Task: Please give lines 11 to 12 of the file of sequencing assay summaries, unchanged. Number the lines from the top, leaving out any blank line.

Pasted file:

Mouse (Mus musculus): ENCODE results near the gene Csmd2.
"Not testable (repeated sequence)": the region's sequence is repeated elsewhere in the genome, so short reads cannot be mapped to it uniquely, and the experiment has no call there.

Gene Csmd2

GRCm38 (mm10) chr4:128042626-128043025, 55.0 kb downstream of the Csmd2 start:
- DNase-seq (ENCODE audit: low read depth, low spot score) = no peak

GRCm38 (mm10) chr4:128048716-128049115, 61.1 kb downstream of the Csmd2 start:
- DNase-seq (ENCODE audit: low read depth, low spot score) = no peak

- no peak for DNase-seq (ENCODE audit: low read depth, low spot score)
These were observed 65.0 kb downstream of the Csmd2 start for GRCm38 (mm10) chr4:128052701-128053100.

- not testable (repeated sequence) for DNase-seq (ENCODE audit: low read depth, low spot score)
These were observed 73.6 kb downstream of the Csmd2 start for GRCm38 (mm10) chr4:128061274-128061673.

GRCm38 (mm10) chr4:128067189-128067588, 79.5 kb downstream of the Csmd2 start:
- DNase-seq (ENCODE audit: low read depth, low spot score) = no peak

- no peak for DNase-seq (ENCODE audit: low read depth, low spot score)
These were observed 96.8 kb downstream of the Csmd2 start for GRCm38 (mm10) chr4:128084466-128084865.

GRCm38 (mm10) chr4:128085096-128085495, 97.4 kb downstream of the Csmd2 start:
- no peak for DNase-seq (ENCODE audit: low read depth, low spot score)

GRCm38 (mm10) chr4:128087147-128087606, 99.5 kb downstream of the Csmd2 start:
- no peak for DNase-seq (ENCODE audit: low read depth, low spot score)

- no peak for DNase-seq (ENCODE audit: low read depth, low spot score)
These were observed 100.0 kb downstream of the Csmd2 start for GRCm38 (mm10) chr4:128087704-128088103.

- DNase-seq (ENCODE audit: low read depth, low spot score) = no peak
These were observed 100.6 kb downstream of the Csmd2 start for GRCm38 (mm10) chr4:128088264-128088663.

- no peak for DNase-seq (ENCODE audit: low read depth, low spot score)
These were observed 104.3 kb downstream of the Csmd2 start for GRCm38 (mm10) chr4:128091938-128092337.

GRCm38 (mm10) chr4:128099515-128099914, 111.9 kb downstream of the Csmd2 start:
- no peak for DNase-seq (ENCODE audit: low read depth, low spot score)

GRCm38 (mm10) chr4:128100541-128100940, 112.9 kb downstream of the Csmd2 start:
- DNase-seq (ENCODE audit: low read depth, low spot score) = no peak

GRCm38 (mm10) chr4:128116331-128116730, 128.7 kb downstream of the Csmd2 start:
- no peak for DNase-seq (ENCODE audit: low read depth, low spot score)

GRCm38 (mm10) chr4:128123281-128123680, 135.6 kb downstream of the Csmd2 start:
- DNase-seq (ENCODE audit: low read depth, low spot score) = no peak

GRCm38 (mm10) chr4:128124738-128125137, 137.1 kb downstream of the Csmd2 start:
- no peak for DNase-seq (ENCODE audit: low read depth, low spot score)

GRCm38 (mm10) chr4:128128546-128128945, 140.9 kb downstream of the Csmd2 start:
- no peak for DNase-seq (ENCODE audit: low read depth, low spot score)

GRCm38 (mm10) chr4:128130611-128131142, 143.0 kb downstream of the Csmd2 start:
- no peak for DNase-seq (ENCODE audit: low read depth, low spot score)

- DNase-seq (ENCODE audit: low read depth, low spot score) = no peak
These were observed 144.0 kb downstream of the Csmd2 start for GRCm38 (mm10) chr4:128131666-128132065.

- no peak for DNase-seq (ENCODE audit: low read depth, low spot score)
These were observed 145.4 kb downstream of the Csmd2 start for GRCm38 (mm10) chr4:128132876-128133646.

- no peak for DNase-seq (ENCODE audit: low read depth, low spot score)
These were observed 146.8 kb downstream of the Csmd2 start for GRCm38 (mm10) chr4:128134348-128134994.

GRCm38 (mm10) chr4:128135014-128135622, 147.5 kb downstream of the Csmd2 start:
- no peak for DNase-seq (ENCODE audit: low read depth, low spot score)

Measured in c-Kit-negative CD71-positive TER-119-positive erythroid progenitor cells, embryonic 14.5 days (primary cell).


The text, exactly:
These were observed 73.6 kb downstream of the Csmd2 start for GRCm38 (mm10) chr4:128061274-128061673.

GRCm38 (mm10) chr4:128067189-128067588, 79.5 kb downstream of the Csmd2 start: